Colin Gleadell tells a bit of the back story behind Alfred Taubman’s collection. Taubman was a marketer at heart. One of his main concerns was getting buyers through the door—he called it “threshold resistance”—but in his own buying, Taubman showed a level of caution:
One of the most significant, in terms of his impact on the art market, is a painting of the Moulin Rouge clown, Cha-U-Kao, by Toulouse-Lautrec that he bought at the Florence Gould sale in 1985. This sale was the first really heavily marketed sale of the modern era; Sotheby’s spent more than $1 million promoting it and entertaining wealthy potential customers who were not used to buying at auction. Among the most successful lots was the Lautrec, estimated at $1 million, but for which Taubman paid $5.3 million – a record at the time. Its new estimate is $12-18 million.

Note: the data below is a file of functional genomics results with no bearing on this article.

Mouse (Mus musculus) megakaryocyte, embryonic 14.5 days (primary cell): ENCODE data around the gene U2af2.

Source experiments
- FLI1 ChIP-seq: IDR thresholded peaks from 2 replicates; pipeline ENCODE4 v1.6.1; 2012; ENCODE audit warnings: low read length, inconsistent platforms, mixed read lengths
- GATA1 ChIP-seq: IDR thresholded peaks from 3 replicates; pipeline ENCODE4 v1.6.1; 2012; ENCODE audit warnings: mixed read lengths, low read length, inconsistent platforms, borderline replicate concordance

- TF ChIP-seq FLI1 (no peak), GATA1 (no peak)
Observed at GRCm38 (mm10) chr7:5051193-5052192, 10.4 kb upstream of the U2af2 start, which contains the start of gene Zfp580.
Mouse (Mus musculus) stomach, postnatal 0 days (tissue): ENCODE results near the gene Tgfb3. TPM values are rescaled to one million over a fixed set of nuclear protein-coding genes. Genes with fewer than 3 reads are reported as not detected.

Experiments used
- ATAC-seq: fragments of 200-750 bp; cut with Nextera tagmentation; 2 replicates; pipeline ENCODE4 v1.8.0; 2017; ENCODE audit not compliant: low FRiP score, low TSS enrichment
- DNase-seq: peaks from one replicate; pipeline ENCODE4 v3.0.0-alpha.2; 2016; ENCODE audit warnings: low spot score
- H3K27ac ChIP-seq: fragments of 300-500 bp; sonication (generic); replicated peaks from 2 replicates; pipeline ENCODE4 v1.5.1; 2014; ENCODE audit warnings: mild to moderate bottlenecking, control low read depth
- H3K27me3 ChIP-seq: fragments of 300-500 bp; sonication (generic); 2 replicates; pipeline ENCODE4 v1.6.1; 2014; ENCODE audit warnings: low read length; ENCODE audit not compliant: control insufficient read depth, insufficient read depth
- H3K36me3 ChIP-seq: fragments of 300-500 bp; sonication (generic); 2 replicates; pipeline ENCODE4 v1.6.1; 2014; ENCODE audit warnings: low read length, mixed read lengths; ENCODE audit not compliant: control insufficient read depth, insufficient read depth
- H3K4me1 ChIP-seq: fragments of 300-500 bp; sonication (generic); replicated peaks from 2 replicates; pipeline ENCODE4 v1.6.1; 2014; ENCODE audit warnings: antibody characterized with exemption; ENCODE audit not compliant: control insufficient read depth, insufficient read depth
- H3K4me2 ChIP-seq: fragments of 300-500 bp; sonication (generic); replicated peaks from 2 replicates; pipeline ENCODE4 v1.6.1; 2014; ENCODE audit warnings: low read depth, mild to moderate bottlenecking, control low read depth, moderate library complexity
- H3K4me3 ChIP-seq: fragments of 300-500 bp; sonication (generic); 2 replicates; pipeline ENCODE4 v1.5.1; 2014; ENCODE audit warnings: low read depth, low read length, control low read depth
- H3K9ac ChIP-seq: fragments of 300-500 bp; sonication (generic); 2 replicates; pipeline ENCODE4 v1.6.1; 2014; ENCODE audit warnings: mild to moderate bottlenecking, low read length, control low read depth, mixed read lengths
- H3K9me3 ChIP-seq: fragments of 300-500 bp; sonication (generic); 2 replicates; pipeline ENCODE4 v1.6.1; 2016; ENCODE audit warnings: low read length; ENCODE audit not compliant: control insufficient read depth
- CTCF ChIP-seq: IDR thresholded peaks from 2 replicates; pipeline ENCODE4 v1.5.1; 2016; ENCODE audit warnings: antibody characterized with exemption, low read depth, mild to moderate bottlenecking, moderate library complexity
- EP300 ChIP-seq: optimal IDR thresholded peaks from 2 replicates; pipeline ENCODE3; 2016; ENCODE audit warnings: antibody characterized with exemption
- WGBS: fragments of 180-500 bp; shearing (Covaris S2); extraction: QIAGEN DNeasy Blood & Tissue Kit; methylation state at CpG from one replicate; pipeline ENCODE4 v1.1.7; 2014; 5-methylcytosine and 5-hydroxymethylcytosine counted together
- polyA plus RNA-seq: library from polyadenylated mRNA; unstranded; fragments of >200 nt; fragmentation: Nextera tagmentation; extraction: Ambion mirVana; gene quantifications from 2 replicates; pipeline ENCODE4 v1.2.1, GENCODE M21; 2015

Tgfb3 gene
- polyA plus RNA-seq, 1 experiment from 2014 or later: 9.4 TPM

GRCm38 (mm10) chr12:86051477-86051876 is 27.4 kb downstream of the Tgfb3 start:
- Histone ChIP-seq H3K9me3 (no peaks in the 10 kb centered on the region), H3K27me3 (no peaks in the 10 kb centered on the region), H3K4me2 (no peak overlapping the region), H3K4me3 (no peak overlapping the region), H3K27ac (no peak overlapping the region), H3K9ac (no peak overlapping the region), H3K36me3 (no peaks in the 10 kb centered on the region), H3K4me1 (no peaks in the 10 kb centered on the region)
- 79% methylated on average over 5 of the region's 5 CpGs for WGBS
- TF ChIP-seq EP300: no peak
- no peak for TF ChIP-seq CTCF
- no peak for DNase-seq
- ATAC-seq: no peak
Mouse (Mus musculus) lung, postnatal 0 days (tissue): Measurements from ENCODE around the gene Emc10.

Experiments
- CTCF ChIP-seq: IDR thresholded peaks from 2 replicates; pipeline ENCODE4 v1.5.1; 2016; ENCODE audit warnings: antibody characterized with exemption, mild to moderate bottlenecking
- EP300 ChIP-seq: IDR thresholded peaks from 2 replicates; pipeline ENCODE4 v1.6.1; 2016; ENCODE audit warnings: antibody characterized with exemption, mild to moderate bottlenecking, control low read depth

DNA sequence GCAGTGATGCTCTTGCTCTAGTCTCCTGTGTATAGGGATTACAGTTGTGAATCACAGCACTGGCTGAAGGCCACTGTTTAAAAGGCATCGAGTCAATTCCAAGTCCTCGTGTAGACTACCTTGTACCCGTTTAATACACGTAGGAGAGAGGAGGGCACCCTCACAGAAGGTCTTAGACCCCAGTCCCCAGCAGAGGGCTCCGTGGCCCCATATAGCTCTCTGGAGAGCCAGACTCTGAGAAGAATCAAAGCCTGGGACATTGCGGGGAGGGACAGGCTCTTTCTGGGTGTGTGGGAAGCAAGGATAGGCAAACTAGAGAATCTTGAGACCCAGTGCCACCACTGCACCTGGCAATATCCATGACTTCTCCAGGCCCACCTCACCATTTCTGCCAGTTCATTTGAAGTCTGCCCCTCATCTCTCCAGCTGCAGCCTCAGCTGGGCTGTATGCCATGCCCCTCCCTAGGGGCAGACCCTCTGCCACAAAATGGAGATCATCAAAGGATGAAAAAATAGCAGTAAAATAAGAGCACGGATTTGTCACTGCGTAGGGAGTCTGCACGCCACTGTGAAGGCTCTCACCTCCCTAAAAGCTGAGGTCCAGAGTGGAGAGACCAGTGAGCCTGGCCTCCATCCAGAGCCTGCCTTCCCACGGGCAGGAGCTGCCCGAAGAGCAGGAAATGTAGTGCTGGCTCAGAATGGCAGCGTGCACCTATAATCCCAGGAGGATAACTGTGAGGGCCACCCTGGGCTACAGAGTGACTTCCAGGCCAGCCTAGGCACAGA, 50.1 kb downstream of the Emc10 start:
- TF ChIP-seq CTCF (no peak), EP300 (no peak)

In general, though, Taubman was quite circumspect about the prices he paid, rarely exceeding the high estimate at auction and often paying less. A 1937 portrait of Dora Maar by Picasso was bought at the Gianni Versace sale in London in 1999 for £3 million ($4.9 million), well below the £4-6 million estimate. It is now estimated at $25-35 million.